GEORGETOWN, TEXAS (KXAN) — A mysterious dig in Georgetown that begin on Monday, is connected to the cold case investigation of Rachel Cooke’s disappearance confirms Williamson County Sheriff Robert Chody.
Sheriff Chody said the dig was initiated after his office received a tip, and is part of a past criminal investigation that presents no danger to the public. According to a tweet sent Wednesday afternoon, Sheriff Chody confirmed that the dig was in relation to the disappearance of Rachel Cooke.
The Williamson County Sheriff’s Office could not confirm if anything was found or not during the excavation, but they are moving onto new leads. According to the Sheriff’s Office PIO, investigators are going over leads from the past and following up on anything they believe they could have overlooked during the initial investigation.
The excavation happened just south of Farm to Market Road 971, along the eastern edge or State Highway 130.
Janet Cooke, whose daughter Rachel went missing in Georgetown nearly 17 years ago, said the sheriff reached out to her personally to let her know an excavation has started. Cooke said Chody didn’t elaborate on who or what his deputies are looking for.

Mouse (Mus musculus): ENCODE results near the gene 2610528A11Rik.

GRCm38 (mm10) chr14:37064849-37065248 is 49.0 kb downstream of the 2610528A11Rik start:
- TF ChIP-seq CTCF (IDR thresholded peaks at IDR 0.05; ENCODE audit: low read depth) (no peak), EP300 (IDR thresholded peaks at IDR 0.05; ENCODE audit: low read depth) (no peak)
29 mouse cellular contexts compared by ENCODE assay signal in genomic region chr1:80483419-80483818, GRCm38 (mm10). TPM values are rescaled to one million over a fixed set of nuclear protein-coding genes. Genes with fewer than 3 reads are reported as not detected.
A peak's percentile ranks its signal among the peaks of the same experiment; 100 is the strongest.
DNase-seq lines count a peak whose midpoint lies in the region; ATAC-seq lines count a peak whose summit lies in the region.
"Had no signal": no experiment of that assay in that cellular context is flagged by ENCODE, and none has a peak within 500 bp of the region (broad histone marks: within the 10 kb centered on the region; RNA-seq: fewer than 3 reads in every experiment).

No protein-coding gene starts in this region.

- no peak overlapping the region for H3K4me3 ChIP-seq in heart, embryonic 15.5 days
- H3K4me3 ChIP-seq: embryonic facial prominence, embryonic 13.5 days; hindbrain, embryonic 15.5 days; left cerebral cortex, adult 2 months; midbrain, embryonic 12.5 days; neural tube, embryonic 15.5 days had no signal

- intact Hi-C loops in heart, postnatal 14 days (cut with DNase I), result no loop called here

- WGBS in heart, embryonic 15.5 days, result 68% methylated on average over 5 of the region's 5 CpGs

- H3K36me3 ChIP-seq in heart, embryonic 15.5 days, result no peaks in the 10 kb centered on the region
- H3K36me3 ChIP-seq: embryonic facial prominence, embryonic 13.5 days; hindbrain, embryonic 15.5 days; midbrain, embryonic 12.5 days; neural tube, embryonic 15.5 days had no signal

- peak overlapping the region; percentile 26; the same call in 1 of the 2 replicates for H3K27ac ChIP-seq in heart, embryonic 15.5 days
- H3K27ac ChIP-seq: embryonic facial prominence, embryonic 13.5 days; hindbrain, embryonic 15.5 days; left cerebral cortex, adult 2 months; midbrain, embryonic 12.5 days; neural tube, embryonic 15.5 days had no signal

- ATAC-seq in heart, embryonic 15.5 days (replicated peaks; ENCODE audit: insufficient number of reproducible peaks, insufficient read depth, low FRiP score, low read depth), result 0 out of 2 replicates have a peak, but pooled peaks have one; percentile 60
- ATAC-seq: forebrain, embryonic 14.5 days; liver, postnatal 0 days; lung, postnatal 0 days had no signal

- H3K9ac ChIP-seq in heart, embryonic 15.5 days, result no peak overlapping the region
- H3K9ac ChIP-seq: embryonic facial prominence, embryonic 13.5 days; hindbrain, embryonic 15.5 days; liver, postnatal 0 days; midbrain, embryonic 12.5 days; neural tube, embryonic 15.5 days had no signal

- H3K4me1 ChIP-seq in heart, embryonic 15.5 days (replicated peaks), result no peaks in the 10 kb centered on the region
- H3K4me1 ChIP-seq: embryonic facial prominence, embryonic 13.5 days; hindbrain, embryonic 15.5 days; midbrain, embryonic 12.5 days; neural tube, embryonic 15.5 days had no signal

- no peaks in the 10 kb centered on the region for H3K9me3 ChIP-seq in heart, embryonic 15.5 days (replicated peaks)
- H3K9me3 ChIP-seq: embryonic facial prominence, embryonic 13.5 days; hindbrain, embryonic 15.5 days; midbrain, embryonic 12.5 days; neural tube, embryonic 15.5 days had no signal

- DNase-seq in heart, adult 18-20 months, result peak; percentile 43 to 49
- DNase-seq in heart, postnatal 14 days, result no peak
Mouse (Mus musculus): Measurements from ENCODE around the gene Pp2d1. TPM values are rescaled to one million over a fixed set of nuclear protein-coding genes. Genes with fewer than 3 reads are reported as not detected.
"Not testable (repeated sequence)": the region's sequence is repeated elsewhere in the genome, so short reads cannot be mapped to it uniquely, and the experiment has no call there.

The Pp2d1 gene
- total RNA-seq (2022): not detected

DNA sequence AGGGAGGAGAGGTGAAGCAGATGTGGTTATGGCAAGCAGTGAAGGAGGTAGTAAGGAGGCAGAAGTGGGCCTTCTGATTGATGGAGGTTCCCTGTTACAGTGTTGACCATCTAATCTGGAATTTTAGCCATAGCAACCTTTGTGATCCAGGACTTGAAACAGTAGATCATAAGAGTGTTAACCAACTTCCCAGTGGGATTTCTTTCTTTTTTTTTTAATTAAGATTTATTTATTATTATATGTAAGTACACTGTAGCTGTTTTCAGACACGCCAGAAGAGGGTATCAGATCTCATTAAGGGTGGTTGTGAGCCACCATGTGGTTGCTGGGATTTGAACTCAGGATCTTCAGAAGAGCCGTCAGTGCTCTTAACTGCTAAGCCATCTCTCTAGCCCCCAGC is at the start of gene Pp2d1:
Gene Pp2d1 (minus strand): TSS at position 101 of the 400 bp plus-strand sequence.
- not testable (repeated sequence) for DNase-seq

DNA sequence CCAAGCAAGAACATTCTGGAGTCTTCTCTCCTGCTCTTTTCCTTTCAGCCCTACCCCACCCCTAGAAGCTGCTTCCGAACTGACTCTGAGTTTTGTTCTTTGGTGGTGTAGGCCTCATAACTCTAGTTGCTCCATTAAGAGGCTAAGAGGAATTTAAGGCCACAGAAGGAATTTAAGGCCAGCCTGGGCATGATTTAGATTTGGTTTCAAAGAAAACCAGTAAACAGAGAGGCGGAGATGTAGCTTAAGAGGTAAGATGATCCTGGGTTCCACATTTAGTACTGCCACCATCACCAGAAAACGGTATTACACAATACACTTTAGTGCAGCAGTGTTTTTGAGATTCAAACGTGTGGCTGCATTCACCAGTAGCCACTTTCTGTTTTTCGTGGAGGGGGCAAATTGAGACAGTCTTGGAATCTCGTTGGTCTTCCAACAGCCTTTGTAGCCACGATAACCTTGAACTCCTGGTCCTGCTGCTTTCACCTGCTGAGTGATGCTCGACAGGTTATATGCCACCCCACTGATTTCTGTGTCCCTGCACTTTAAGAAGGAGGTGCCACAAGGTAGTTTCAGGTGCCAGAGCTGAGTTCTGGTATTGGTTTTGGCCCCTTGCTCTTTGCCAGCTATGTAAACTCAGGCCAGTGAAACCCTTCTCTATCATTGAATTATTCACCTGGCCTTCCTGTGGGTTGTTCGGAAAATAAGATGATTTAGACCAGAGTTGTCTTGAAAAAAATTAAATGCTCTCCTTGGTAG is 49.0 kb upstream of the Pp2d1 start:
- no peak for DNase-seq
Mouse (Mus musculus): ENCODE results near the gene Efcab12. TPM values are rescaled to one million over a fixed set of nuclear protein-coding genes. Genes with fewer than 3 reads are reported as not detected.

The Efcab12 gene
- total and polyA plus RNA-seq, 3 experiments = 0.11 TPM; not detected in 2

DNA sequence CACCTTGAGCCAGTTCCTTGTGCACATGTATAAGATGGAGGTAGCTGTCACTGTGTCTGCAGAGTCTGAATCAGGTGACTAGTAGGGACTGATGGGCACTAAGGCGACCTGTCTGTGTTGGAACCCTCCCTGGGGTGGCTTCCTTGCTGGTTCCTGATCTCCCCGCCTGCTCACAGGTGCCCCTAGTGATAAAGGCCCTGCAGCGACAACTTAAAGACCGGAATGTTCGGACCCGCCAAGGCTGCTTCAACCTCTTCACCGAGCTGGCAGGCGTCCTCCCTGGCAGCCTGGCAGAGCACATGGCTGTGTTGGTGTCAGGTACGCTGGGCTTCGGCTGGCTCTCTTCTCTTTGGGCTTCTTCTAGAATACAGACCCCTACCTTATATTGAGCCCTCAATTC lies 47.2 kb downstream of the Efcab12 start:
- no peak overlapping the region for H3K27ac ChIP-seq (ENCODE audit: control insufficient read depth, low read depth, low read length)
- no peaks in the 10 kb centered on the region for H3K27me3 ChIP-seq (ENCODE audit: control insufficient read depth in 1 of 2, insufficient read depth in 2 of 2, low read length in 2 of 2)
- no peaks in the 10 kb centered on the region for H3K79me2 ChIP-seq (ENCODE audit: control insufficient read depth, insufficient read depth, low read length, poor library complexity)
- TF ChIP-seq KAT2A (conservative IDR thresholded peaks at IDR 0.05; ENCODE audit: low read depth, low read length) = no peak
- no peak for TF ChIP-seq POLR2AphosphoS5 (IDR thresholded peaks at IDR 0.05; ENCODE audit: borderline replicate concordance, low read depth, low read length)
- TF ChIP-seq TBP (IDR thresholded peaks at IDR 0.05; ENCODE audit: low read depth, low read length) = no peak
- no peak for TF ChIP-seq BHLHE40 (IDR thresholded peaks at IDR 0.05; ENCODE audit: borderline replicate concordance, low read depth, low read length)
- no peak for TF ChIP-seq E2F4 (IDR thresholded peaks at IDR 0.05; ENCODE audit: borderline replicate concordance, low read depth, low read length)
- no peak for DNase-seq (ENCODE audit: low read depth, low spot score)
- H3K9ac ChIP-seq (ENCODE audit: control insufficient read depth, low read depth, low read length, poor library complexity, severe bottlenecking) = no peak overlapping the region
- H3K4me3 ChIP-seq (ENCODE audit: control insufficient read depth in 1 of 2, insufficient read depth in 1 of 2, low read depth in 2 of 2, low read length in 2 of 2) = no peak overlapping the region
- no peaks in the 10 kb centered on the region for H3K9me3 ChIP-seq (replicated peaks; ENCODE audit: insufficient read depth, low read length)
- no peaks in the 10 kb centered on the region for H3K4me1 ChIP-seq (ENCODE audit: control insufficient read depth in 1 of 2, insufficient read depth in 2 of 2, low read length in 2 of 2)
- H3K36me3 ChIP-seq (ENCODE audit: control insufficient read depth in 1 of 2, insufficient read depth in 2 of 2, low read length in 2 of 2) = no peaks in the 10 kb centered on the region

“I was called by Sheriff Chody, and was told that there was a search in progress, and for me not to worry, and I didn’t need to go over there,” Cooke said. “They thought it was just going to be a one day, but I think they’ve extended it now.”
As of last year, Williamson County had at least 11 cold cases.
The field where searchers are digging is part of 44 acres of farmland purchased by Troop Durgin Wright Properties LP in 2009.
Owner David Troop told KXAN that he received a call from the sheriff’s office a few weeks ago asking for permission to excavate. He granted it, but said he hadn’t realized deputies had already started.
As of Tuesday, the sheriff’s office hasn’t arrested anyone in connection to the dig.
Cooke said she still holds out hope her daughter’s body will be found. She said advances in technology make her all the more optimistic that deputies will eventually solve her case.
“They’re turning over every stone that needs to be turned over, and they’re going back and re-looking at things with new eyes, and it could be that that’s just what it’s going to take,” she said.